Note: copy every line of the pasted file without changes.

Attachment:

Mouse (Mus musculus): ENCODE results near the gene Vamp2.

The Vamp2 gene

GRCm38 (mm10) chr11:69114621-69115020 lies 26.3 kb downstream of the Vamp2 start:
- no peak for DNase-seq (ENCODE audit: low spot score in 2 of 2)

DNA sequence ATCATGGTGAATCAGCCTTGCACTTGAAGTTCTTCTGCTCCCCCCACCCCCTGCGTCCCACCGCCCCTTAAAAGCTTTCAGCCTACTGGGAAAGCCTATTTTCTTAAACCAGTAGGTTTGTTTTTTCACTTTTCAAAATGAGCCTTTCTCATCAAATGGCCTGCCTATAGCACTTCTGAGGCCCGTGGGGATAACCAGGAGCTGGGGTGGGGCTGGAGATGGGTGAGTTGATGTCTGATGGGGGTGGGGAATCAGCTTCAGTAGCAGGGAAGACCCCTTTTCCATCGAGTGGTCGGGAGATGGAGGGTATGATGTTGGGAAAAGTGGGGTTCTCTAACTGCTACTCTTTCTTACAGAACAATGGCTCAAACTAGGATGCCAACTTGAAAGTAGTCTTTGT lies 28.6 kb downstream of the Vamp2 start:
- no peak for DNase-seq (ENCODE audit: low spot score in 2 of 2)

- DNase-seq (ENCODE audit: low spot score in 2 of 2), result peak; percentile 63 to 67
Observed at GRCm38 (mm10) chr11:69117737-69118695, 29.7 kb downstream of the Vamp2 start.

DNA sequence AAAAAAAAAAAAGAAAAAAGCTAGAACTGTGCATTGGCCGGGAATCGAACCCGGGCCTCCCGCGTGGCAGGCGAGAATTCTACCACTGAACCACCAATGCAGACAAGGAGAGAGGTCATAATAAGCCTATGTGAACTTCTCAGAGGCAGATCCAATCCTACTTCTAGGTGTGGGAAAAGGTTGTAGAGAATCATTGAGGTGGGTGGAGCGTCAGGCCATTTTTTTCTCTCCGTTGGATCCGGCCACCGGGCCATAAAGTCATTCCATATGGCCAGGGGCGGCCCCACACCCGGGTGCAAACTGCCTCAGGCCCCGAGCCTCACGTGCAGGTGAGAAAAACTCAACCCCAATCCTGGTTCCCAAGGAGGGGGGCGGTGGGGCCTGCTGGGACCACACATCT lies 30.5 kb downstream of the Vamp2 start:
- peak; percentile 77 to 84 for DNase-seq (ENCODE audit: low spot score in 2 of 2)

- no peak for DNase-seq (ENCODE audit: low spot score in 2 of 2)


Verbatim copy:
Mouse (Mus musculus): ENCODE results near the gene Vamp2.

The Vamp2 gene

GRCm38 (mm10) chr11:69114621-69115020 lies 26.3 kb downstream of the Vamp2 start:
- no peak for DNase-seq (ENCODE audit: low spot score in 2 of 2)

DNA sequence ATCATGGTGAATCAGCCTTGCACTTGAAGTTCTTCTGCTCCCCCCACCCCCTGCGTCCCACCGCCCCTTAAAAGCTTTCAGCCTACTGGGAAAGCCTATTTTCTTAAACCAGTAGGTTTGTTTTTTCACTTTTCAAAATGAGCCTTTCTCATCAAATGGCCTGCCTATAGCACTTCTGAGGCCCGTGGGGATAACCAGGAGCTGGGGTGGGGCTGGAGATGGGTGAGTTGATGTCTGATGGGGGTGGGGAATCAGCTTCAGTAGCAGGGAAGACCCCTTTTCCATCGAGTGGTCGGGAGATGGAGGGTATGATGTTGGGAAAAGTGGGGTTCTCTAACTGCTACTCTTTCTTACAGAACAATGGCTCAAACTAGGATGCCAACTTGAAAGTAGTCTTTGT lies 28.6 kb downstream of the Vamp2 start:
- no peak for DNase-seq (ENCODE audit: low spot score in 2 of 2)

- DNase-seq (ENCODE audit: low spot score in 2 of 2), result peak; percentile 63 to 67
Observed at GRCm38 (mm10) chr11:69117737-69118695, 29.7 kb downstream of the Vamp2 start.

DNA sequence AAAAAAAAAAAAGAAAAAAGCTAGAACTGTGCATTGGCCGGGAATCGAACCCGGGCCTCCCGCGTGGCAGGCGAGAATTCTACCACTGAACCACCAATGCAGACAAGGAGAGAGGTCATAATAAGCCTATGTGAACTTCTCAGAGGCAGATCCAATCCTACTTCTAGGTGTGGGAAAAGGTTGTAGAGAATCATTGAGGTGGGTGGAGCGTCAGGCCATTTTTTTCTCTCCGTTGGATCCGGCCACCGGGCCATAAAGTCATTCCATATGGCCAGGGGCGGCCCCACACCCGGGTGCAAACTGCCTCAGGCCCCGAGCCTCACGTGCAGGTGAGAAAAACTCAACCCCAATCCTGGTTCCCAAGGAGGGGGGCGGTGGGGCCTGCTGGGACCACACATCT lies 30.5 kb downstream of the Vamp2 start:
- peak; percentile 77 to 84 for DNase-seq (ENCODE audit: low spot score in 2 of 2)

- no peak for DNase-seq (ENCODE audit: low spot score in 2 of 2)